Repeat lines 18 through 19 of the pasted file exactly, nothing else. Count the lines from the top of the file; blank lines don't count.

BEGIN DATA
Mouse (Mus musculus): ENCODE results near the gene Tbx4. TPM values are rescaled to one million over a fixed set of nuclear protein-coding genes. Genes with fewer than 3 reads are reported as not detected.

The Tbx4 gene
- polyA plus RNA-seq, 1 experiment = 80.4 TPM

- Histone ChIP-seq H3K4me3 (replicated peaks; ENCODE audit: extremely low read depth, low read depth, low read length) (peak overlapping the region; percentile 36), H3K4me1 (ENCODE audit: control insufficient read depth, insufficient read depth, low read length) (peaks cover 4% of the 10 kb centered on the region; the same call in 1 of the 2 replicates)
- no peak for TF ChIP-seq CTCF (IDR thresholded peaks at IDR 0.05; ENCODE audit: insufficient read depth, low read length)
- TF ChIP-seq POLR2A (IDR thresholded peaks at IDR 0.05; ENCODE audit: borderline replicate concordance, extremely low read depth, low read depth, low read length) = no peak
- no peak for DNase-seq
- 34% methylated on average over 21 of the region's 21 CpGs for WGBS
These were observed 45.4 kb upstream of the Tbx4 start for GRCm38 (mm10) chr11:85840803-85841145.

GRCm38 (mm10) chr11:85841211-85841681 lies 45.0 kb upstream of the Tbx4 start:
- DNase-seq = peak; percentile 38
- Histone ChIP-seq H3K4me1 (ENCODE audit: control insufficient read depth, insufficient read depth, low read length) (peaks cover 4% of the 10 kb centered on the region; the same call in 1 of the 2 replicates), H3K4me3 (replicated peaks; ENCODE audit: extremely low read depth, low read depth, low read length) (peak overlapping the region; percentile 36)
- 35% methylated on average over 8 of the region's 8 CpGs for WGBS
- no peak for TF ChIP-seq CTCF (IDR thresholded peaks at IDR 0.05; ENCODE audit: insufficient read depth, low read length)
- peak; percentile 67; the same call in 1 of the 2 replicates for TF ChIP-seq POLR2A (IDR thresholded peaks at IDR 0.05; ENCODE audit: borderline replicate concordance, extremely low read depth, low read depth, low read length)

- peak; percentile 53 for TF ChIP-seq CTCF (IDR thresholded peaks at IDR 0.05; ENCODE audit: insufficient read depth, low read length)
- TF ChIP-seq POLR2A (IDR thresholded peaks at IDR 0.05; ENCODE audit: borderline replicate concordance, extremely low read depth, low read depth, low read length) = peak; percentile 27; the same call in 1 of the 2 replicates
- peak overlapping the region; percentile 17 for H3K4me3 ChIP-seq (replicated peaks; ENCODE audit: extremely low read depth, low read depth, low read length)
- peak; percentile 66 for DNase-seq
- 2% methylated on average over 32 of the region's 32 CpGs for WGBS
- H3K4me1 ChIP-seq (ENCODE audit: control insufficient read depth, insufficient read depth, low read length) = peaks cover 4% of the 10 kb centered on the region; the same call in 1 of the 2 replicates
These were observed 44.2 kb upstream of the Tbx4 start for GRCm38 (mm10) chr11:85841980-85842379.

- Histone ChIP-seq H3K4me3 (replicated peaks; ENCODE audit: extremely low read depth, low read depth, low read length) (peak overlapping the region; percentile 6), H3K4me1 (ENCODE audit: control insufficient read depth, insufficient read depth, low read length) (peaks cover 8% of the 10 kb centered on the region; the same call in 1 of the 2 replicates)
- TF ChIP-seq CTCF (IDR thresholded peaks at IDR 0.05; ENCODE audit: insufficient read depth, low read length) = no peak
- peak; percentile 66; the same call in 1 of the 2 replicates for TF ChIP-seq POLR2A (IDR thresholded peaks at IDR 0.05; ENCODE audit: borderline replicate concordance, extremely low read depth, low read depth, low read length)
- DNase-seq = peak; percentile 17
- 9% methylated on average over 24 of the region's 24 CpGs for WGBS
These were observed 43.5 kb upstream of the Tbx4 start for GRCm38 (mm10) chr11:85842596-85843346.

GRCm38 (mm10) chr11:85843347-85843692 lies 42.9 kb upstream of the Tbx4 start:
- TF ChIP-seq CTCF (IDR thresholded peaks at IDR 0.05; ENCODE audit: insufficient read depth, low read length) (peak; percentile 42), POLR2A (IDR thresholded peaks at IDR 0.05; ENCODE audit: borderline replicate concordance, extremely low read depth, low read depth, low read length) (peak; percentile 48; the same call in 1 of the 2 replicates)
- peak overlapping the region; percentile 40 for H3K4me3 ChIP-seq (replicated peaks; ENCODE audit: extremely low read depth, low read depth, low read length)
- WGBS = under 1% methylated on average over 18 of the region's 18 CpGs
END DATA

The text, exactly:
- peak overlapping the region; percentile 17 for H3K4me3 ChIP-seq (replicated peaks; ENCODE audit: extremely low read depth, low read depth, low read length)
- peak; percentile 66 for DNase-seq